Misconceptions People Have About Suicide

Amy Barczy

| 4 min read

Amy Barczy is a brand journalist at Blue Cross Blue Shield of Michigan and writes for AHealthierMichigan.org and MIBluesPerspectives.com. Prior to joining Blue Cross, she was a statewide news reporter for MLive.com. She has a decade of storytelling experience in local news media markets including Lansing, Grand Rapids, Holland, Ann Arbor and Port Huron.

Woman hugging her adult daughter
Suicide rates are rising in the U.S., yet suicide is commonly misunderstood. When we learn about famous or successful people who have taken their own lives – like Robin Williams, Anthony Bourdain and Kate Spade – our first thought is to ask, “why?” The truth is that everyone is fighting their own inner thoughts and fears, no matter how they are presenting themselves to the world or how well-regarded they are by others. Suicide is a significant issue for youth and young adults. In 2018, suicide was the 10th-leading cause of death in the U.S.; yet for individuals ages 10-34 years old, it was the second leading cause of death. Empowering yourself to know how and when to talk about suicide is the first step to helping others who are struggling with their thoughts. What we say – and what we don’t say – when talking about suicide makes a difference.
Drop the “C” Word
Experts advise it’s time to stop using the phrase “commit suicide,” as it implies the person who died did so in a criminal way or committed a sin. Instead, try using more objective language, like “died by suicide,” “took their own life” or “ended their life.”
Don’t Avoid Talking About Suicide
Many people think asking someone if they are suicidal will encourage them to attempt suicide. The opposite is true: asking someone about their feelings opens a line of critical communication. The first step to helping someone who has thoughts of suicide is to get them to express their feelings and to talk about their fears. If someone has suicidal thoughts, it doesn’t mean they are insane or mentally ill. However, they do need professional counseling to learn how to confront and manage their own thoughts and emotions. Be sensitive, but ask direct questions when starting a conversation:
  • Are you thinking about dying?
  • Are you thinking about hurting yourself?
  • Are you thinking about suicide?
  • Do you ever feel like just giving up?
  • Do you have access to weapons or things that can be used as weapons to harm yourself?
  • Have you ever thought about suicide before, or tried to harm yourself before?
  • Have you thought about how or when you'd do it?
  • How are you coping with what's been happening in your life?
People Can Be Helped
Suicides can be prevented. Just because someone is having thoughts of suicide doesn’t mean you can’t make a difference. In an immediate crisis, make sure to stay with the person. Encourage them to talk and help them build a plan for the future. Help them connect to the counseling they need. They won’t resent you for stepping in; in fact, experts say being able to share their emotional burden with someone else often makes a significant difference.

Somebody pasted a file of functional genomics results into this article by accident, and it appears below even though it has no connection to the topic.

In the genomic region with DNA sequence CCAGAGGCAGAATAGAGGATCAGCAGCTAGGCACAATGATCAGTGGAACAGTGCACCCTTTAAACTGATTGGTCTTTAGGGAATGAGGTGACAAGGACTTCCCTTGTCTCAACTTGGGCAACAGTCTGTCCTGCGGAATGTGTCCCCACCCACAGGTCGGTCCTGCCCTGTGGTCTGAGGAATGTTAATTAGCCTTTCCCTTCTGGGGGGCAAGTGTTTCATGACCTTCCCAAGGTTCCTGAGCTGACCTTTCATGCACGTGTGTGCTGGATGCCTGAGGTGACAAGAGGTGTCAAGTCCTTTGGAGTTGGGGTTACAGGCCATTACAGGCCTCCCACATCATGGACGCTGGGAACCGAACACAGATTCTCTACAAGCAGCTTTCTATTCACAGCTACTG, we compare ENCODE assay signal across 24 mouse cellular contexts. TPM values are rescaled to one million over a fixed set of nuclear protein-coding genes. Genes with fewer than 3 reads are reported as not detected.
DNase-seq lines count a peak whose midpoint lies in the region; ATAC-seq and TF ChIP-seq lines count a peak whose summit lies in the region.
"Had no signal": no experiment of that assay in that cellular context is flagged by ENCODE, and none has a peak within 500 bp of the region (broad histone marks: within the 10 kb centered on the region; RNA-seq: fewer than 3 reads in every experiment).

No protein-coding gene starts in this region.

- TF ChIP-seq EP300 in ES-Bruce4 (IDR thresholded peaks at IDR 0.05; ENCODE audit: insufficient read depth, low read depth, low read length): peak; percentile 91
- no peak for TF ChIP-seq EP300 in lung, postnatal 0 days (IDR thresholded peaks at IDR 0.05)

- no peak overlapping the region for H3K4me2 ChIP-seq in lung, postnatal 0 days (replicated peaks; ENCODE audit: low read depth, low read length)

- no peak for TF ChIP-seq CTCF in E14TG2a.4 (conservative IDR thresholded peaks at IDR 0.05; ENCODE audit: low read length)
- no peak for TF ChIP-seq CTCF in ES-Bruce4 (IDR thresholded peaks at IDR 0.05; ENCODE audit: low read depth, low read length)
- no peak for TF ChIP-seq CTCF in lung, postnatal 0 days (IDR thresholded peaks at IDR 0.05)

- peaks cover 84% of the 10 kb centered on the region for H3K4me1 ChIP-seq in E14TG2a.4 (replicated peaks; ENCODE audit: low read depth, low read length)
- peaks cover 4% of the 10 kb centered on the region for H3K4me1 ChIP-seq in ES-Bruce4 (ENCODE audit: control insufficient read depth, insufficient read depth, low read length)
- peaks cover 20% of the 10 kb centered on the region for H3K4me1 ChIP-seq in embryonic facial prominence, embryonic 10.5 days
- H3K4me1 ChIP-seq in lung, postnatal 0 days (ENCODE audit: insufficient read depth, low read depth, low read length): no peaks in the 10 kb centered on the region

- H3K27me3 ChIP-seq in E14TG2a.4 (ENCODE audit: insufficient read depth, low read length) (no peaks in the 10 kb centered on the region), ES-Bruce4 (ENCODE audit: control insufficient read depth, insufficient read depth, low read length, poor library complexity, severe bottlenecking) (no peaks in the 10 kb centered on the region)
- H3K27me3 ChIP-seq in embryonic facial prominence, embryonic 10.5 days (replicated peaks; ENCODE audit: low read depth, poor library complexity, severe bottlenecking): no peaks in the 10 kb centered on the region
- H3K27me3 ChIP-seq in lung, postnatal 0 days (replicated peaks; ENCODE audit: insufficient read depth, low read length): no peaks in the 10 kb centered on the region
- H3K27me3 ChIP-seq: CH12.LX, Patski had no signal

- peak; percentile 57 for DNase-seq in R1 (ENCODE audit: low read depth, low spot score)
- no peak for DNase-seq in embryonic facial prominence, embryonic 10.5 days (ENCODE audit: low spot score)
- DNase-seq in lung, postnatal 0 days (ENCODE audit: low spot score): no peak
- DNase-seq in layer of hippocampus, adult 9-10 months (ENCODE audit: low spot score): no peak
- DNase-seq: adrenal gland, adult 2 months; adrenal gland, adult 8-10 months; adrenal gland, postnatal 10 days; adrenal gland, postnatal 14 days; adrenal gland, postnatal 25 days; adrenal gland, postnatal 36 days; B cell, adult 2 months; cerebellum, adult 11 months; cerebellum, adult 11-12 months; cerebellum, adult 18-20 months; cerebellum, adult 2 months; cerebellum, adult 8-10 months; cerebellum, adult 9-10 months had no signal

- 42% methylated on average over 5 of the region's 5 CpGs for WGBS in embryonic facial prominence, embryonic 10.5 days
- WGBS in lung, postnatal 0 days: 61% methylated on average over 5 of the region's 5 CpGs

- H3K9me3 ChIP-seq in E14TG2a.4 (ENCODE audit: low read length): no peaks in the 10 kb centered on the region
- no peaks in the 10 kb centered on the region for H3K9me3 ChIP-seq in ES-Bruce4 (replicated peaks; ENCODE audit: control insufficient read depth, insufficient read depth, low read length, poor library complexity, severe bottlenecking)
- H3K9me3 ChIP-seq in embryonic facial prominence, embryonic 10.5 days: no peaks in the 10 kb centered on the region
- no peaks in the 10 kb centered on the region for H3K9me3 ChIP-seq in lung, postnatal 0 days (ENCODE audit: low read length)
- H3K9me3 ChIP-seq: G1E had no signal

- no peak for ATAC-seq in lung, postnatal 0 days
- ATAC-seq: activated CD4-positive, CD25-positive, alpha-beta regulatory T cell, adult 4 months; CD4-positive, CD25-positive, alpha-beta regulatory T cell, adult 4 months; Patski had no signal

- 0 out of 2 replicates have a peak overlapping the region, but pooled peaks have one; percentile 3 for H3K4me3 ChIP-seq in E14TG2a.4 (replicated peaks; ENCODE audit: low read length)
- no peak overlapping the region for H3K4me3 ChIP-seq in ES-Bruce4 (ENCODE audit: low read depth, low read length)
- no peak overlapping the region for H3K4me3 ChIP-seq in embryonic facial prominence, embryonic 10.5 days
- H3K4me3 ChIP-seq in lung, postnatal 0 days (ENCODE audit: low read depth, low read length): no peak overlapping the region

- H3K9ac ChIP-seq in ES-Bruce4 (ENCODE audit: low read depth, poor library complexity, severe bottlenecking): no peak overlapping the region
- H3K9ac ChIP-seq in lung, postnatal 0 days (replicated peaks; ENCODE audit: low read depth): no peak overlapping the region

• Encourage the person to call the National Suicide Prevention Lifeline can be reached at 800-273-TALK (800-273-8255).
When someone is contemplating suicide, they are often torn between a desire to live and a desire to end their life. Being proactive in helping someone can strengthen their desire to live. If someone has attempted suicide, don’t leave them alone. Find a way to get them to the nearest hospital emergency room as soon as possible – either by calling 911 or by taking them yourself. Tell a family member or friend right away.
Watch for Warning Signs
While suicides or suicide attempts may catch friends and loved ones by surprise, people considering taking their own lives often exhibit warning signs that may not be recognized by those around them. Be sure to watch for warning signs to know when to start a conversation and seek help:
  • Depression
  • Substance use
  • A recent suicide or death of someone close
  • Prior suicide attempts
  • Obsession with death or expressing suicidal thoughts
  • Making final arrangements or giving away possessions
  • Sleep pattern changes
  • Extreme, sudden changes in eating habits or change in weight
  • Withdrawal from group activities or from friends or family
  • Personality changes: outbursts of anger, impulsive behavior, nervousness, lack of caring about behavior or health
  • Unexplained crying or irritability
  • Feeling unworthy or like a failure
  • No interest in the future
If someone who has been showing these warning signs is suddenly improved, it may mean they have decided to attempt suicide as a way of escaping their pain. It’s important to keep communication open even if someone appears to be doing better. More from MIBluesPerspectives.com:
Photo credit: fizkes

Leave a Comment

Your email address will not be published.

This site is protected by reCAPTCHA and the Google Privacy Policy and Terms of Service apply.



May 28, 2021 at 8:20am

Thank you for this article & information. Some advice I have also found helpful is when someone reveals struggling with thoughts of suicide, ask if the thoughts are passive or active. Passive: feelings of hopelessness or wanting to die. Active: they are making a plan to end their life. There is a big difference in passive or active thoughts, and that should direct next steps for help.

MI Blues Perspectives is sponsored by Blue Cross Blue Shield of Michigan, a nonprofit, independent licensee of the Blue Cross Blue Shield Association